'Working on Springwatch has made me realise how many bird species we are missing out on'

Stephen Le Quesne

By Stephen Le Quesne

AS I write this, I can feel my anxiety and tiredness and my brain not being able to decide what to write about. The decision has been made then, to write as I think. What could possibly go wrong?

Upon reflection, a part of me does feel that a raw honesty is where I am at my best and where I am at my most comfortable. I do not think this way of writing is going to win any prizes though.

The reason for my muddled brain is that I am currently part of the BBC Springwatch team (as mentioned a couple of weeks ago) based at RSPB Arne, in Dorset. The work shifts are a little brutal, either 4am to 3pm or 1pm to midnight, mixed with the intense schedule of working on a TV programme that goes out live to audiences.

The day I am writing this is a day off before I shift to the afternoon routine and I have spent most of it trying to rest and catch up on some sleep, two things I am not particularly good at.

The Springwatch team are incredibly warm, welcoming and incredibly funny at times. The entire crew (all 90+ of us) are fully aware of how lucky we are that we are able to observe and record nature’s more intimate moments and be part of the daily lives of the wildlife that calls the UK its home.

I am part of the team that studies and monitors all the remote cameras. This means studying and observing behaviour, making sure we record the most important life events such as births, fledgings or the dreaded predation and death as well as delving into a bit of science and data collection. As much as possible I use the knowledge I have as a naturalist to delve deeper into the animals we see on the show.

It is an utter privilege to be allowed briefly into the lives of some of the birds we know and love, including the species that call 鶹 their home, such as blue tits, kestrels, barn owls and dunnocks.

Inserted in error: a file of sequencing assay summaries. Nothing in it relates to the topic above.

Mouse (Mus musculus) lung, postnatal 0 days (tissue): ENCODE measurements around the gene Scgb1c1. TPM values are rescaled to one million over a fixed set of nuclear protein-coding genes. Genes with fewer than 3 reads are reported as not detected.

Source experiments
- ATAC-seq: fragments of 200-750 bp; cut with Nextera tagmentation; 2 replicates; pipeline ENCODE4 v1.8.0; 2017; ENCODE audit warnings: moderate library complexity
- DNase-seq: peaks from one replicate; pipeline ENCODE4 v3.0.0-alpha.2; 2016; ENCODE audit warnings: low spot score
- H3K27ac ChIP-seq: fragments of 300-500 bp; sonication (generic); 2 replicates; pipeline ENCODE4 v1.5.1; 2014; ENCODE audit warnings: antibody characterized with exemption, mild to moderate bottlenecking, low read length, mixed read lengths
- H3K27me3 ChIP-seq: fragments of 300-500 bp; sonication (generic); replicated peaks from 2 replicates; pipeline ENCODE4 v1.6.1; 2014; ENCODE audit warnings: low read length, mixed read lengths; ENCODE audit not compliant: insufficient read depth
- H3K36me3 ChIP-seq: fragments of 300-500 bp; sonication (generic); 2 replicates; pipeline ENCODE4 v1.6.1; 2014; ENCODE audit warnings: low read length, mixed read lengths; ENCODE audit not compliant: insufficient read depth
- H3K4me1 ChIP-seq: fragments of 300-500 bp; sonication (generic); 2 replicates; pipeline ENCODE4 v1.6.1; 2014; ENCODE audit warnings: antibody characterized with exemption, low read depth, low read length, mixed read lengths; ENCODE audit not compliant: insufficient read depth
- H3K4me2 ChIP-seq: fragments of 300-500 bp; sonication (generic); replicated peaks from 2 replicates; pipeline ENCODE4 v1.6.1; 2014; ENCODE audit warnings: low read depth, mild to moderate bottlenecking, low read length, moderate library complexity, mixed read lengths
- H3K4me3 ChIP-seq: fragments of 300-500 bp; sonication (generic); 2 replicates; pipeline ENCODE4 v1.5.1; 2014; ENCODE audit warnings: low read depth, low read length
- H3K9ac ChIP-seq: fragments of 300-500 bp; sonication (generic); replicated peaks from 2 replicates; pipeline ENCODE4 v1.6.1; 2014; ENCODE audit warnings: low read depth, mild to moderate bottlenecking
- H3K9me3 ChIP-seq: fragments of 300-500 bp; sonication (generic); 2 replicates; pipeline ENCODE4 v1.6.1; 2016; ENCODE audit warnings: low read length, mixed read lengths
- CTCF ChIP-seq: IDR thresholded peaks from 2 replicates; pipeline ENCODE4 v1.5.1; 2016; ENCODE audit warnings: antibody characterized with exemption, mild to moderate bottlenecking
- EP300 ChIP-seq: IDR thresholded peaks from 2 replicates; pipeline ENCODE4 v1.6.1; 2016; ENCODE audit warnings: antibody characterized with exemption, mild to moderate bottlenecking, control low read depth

This job does make me realise though how many bird species we are missing out on and how many we could and should have within our countryside. Species such as siskin, Dartford warbler, goshawk and osprey are incredibly rare or absent in the Island but would make our countryside a better and wilder place. I am not going to delve deep into the reasons why, but how our countryside is managed and what it is used for is a large reason for this emptiness.

One thing I have been battling while here is my anxiety (a bit of a 180 there). It is safe to say I am neurodiverse and even with all the travelling I have done and the experiences I have had (working with big cats, trekking in a rainforest etc) I can suffer from anxiety quite badly, which is interlinked with my historical depression.

I am also not great in new social situations, have a bit of a catastrophic mind and can be on high mental alert within new social environments. Combine that with long working hours and strange sleeping patterns and you have a recipe for some interesting panic attacks. I am okay though, it is just something I need to be fully aware of, mindfully lean into the anxiety and practice some self-care.

I do not want to delve too deep into this subject though as I have written extensively about it over the years. The reminder is, it is always there, constantly in the background, no matter what I am trying to do in my life.

Returning to a Springwatch link – which is of definite interest to the Island – a month or so ago Chris Packham wrote a column in the Guardian about the panic and fear-mongering around Asian hornets and how these invasive species distract us from other more pressing issues. I would have to agree with him wholeheartedly. Yes, Asian hornets consume our native bees and will disrupt our local insect populations, but there is also a global biodiversity crisis going on, which is being ignored.

If we truly wanted to do something to protect our local insects, including our bee species, then the best thing to do would be to ban pesticides and insect-killing chemicals. This would have a much greater impact than focusing resources on controlling a hornet species, which is unfortunately here to stay.

  • Stephen Le Quesne is a naturalist, conservationist, forest school leader and nature connection advocate.

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